Jerry Brown (D)

Meg Whitman (R)

Steve Poizner (R)

SACRAMENTO, Calif. (Legal Newsline)-California Attorney General Jerry Brown had more than $12 million campaign cash-on-hand as of the end of the year, campaign finance disclosures indicate.

Papers filed Monday with the California secretary of state also show that Brown, who is exploring a bid for governor, raised $8.3 million and spent just $370,525 last year.

Although Brown has not officially declared his candidacy for the Democratic gubernatorial nomination, he has established an official exploratory committee, which allows him to raise big bucks for a potential bid for the office he held decades ago.

Brown is the only expected Democratic candidate vying to succeed Republican Arnold Schwarzenegger as the Golden State's chief executive.

As the Democratic nominee, Brown would challenge either Republican former eBay CEO Meg Whitman or state Insurance Commissioner Steve Poizner in the November general election.

Whitman raked in $10.2 million last year, while Poizner raised $2.46 million as of Jan. 4.

In the fight for their party's nomination, Whitman and Poizner have both invested heavily in their campaigns. Whitman has funneled $39 million of her personal wealth into her campaign coffers, while Poizner has given his campaign $19 million.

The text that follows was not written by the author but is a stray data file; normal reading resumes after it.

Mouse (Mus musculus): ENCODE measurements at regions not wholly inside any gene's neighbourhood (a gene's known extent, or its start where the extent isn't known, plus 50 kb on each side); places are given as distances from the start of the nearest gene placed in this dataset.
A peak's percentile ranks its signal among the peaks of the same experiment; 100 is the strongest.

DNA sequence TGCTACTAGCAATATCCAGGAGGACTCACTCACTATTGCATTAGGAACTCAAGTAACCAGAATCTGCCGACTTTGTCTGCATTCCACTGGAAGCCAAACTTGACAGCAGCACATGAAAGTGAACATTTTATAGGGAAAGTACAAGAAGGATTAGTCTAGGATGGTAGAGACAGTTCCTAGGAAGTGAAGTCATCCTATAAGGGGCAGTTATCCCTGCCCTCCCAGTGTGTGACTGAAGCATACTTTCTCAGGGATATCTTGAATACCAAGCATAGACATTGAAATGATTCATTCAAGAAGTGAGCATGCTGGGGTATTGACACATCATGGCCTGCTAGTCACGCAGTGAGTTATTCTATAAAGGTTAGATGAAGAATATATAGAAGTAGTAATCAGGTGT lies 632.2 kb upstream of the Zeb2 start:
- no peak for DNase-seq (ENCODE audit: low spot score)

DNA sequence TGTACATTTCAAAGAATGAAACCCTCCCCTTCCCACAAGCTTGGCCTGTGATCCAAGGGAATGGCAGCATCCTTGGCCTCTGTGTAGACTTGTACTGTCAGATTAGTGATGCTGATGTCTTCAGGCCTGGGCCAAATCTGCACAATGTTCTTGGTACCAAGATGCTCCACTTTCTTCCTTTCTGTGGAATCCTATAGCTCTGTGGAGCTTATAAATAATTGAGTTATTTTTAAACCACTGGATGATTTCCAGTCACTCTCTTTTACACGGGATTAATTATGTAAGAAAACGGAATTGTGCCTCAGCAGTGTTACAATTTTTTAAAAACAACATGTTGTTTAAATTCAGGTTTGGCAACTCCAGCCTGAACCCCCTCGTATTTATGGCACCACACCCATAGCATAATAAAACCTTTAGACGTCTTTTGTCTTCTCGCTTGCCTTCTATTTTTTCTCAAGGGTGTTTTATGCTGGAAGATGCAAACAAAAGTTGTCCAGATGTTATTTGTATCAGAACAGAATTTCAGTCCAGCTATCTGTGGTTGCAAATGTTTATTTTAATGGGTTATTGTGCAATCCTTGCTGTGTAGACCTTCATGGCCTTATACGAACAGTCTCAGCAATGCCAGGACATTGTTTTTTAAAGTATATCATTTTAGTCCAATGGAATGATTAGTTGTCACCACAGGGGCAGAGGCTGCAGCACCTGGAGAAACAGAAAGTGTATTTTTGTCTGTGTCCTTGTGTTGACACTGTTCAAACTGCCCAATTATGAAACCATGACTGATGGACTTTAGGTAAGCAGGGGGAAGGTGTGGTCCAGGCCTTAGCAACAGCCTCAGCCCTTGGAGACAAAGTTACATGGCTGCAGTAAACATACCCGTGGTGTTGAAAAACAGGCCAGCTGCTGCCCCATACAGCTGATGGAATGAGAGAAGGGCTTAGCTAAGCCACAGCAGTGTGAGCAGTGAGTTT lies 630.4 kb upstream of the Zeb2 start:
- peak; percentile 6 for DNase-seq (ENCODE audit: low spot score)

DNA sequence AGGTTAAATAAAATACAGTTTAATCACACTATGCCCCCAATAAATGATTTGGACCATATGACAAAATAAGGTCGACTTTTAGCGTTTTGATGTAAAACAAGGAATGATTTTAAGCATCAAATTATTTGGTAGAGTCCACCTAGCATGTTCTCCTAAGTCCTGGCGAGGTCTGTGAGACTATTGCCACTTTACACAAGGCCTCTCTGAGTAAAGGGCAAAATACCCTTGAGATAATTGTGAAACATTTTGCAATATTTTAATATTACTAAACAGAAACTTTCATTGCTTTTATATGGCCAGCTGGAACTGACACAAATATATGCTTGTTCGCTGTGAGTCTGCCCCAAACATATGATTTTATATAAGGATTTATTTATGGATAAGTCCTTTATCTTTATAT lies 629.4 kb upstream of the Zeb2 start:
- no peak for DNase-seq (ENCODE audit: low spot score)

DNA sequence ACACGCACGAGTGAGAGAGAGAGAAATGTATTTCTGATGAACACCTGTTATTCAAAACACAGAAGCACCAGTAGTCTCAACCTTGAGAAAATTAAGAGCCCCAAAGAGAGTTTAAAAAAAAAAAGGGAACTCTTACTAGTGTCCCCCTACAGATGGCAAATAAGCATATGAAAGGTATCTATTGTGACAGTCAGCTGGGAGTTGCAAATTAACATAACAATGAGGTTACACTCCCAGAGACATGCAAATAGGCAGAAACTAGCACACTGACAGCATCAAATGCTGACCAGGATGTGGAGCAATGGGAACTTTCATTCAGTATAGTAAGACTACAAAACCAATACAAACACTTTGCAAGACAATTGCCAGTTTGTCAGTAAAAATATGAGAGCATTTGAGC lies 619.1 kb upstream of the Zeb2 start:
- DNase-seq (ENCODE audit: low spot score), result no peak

A Field Poll released Jan. 22 indicates that Brown's lead in the governor's race was narrowing.

In a hypothetical general election matchup against Whitman, Brown had a 10-point lead over Whitman, 46 percent to 36 percent. In October, Brown had more than a 20 point lead over Whitman.

Against Poisner, Brown led by 17 points, down from the 25-point lead he had in the fall.

Brown was California governor from 1975 to 1983. He may seek another two terms as governor because he led California before term limits were enacted.

Brown was the mayor of Oakland, Calif., from 1998 to 2006, before being elected as the state's chief legal officer in 2007. He unsuccessfully sought the Democratic nominations for U.S. president in 1976, 1980, and 1992.

The Field Poll, conducted from January 5-17, surveyed 958 likely general election voters. The survey had a margin of error of plus or minus 3.3 percentage points.

From Legal Newsline: Reach staff reporter Chris Rizo at

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